History of Shoreham Street Names

by Gerry White

As a child I read that Wilmot Road had been named after Lord Wilmot a supporter of King Charles, and his son Prince Charles, who escaped to France, this could not have been done without the help from the Noble Lord.

I also found out that Lennox Road, was named after an earlier Member of Parliament, who had represented Shorcham. I had never before given much thought to the origin of Street names. Therefore I decided to make notes and to find out more about other streets in this ancient town.  I was not disappointed. 

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Middle Street

A little known story is  about the demolition of the lovely old cottages in Middle Street that were replaced by today’s car park. Why just those in between other similar cottages in the street? It seems the whole row  were considered then to be unfit for human habitation and, true or not, one of the criteria was said to be a lack of natural light (which of course many old buildings do suffer from). During the inspection of those in Middle Street the  council official responsible for approving the demolishing had reached the cottages beyond today’s car park and, when asked if she needed the light on to be able to see, replied she could see perfectly well. In doing so she could not then condemn it and that, I am told, is why the rest survived.

1914 & 2020 image from NLS and Bing. https://maps.nls.uk/geo/explore/side-by-side/#zoom=19.7&lat=50.83261&lon=-0.27595&layers=168&right=BingSat

Coronation street views

Lofty writes:
King George V was crowned in June 1911, and a grand street procession was organised which marched through the town. The two postcard views below show part of this.

In the first photo the procession is at the west end of Ham Road, just about to turn left into Brunswick Road. The second photo shows a different section of the procession which is heading westwards along the High Street.

Jack’s Bargain Store

The shop, formed part of Victoria Terrace, on Victoria Road It was next to Jock Hamiltons Garage, and faced the Ritz Cinema, which is now demolished, and replaced by the RopeTackle development . Jacks Bargain stores extended it’s trading space by setting several tables, out side onto the pavement. The tables, were covered with numerous boxes, of all manner of used domestic utensils, rusty meat mincers, lay alongside an old cribbage board, or some well worn eating knives and forks.

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Little High Street & Ropetackle

Looking through the history of Ropetackle – what an eccentric place! As well as the ropemaking and shipbuilding past there were, in Victorian times, ancient buildings still standing, quaint sounding cottages, warehouses, a gas works and, spookily, a mortuary alongside an incinerator! In Little High Street there were houses with strange, shop-like windows and this mysterious looking architectural protrusion.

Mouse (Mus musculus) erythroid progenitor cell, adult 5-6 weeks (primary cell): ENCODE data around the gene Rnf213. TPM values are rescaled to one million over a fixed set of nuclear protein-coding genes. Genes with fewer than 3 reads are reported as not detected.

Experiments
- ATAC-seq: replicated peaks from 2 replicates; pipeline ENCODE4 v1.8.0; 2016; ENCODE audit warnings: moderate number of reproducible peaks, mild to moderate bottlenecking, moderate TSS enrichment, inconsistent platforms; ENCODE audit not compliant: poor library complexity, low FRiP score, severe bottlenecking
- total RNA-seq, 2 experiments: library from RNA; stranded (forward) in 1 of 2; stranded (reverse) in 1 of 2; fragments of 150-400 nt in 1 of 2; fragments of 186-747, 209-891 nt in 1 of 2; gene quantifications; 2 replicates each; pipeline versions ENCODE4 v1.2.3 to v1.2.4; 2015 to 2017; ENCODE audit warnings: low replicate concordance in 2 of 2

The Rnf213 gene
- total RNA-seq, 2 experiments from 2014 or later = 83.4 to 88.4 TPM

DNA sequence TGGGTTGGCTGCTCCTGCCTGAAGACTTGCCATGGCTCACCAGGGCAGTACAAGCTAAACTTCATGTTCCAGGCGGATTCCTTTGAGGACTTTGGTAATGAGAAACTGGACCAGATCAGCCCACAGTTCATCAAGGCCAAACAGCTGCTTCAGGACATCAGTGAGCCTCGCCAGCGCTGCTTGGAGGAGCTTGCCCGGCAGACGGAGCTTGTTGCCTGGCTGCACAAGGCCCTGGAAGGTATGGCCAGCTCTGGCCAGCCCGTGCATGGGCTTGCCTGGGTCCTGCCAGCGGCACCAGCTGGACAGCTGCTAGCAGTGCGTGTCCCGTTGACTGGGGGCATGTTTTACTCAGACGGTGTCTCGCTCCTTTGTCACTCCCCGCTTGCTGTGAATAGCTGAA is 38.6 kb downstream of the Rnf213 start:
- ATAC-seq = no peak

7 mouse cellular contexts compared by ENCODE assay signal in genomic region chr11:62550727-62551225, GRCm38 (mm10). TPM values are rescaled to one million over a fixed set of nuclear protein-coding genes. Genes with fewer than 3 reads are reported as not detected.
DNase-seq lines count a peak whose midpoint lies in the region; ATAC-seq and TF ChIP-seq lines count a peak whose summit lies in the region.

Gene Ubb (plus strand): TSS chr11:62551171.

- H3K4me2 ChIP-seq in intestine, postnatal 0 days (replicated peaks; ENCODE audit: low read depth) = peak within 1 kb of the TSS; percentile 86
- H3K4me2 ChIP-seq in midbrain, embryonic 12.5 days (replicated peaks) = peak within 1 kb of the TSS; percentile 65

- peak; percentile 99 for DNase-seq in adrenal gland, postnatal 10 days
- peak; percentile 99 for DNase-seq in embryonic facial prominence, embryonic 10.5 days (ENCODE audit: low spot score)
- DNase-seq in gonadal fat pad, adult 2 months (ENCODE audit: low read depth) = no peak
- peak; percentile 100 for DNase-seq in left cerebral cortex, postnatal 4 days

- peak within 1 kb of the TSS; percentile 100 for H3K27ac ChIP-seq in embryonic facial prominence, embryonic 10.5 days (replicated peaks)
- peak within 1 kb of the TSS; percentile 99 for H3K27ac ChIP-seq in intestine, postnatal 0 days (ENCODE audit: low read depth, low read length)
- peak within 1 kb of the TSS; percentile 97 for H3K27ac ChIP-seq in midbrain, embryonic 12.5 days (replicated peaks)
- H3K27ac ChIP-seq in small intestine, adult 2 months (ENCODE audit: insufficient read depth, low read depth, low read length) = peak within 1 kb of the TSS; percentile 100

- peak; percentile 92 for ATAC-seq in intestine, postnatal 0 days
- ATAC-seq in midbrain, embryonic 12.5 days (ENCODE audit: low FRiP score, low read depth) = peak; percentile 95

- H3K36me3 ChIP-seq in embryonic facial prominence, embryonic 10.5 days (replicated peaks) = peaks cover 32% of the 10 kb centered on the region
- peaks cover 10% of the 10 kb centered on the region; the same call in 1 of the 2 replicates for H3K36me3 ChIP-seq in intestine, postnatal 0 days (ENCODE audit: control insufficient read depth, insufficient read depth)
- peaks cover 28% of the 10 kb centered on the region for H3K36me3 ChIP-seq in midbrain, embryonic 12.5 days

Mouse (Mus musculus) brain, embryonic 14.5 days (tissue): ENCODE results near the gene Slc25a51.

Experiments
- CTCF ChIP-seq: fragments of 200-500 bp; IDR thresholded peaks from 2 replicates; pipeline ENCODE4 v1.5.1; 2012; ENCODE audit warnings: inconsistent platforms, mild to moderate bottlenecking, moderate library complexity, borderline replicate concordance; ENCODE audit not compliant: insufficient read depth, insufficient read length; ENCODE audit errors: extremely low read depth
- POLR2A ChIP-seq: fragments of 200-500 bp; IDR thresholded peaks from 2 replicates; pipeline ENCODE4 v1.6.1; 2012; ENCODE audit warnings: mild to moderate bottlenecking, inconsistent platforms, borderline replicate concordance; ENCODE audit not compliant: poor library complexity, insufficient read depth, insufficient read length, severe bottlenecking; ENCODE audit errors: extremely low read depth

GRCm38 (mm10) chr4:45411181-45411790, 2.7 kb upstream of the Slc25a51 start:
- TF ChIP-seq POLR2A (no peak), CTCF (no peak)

Is it what was left of  a partly demolished house; was it built like that to fit into a small space or  did it have a special purpose? The 1872 map also refelects its irregularity as part of the longer building to which it was attached. It all adds to a certain air of mystery and antiquity to the area. 

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West End – High Street

We know for a fact that a photo of buildings in Shoreham High Street was taken in 1891 – the 31st of March that year to be precise and this enlargement of one of them is a bit puzzling. The house, just beyond the King’s Head, is a low structure compared with the buildings around and is thought to be quite ancient – a very old chamfered queen post in the roof trusses was found during the 1970’s demolition.
What is intriguing is this enlargement that seems to show items outside it. At least three of the items look identical. Was it a shop or perhaps the occupiers moving in/out? The items look almost like inflatable dinghies but it seems those did not appear for a couple of decades or so after?

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Star Gap mystery

GPO writes in 2020:
I recently came across this first picture of Star Gap. It may be familiar to others, but it’s not one I have seen before.  The concrete part of Coronation Green seems to have been recently made up and has new concrete posts supporting chain-link fencing.

As we know that this part of the High Street was widened in the thirties, it must be after this time, although I understand that there had been a wharf in this position even before the buildings were demolished.  But this view is obviously later than that.

What I find interesting is that the cottage or house (houses?) is quite different from what we see today. The main difference is that the present house is built right up to the retaining wall, whereas in this photo there is a path in between.

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